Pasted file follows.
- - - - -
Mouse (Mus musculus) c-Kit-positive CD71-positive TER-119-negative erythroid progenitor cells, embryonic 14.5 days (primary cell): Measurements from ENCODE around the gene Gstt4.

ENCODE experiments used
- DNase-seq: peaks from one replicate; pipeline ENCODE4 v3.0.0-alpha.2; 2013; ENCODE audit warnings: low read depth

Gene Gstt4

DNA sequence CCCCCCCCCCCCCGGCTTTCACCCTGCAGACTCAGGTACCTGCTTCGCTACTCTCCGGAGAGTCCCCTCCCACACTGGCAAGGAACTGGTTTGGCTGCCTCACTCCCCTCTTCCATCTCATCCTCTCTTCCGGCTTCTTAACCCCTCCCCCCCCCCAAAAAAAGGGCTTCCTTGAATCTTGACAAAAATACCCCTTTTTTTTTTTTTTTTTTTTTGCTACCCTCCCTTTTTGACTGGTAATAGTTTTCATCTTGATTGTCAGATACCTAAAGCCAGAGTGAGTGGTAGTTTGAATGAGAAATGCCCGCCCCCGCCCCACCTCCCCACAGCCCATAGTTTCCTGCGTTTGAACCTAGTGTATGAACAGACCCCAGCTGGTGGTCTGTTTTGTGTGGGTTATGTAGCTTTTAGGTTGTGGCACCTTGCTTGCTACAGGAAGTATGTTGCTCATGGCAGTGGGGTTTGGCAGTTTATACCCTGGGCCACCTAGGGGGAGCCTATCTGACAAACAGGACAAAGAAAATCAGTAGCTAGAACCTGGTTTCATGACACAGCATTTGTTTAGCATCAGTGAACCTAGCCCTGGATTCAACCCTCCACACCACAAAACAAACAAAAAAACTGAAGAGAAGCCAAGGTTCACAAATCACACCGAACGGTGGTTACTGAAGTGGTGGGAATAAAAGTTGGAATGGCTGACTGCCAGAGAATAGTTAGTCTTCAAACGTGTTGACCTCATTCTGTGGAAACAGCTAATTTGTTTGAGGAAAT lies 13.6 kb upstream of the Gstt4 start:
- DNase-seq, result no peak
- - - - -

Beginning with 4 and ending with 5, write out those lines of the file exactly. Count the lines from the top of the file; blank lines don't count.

Gene Gstt4

DNA sequence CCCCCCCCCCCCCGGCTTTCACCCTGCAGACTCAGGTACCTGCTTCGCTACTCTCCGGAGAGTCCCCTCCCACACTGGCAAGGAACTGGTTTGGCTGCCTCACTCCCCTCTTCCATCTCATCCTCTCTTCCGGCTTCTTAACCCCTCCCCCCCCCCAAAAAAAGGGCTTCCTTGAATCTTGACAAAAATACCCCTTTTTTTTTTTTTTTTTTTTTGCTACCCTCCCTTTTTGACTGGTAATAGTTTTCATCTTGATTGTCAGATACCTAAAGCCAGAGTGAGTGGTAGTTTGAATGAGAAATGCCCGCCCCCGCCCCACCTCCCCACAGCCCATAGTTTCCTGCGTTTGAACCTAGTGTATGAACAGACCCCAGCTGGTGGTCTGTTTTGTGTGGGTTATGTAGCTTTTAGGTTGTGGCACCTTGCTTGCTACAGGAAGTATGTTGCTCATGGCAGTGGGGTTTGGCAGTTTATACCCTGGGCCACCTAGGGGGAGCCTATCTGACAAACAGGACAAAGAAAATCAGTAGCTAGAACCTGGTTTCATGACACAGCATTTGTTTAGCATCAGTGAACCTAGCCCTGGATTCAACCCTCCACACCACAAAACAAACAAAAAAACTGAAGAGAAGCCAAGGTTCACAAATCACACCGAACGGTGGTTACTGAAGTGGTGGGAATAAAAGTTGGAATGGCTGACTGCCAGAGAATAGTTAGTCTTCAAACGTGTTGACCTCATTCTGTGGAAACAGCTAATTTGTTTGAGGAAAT lies 13.6 kb upstream of the Gstt4 start: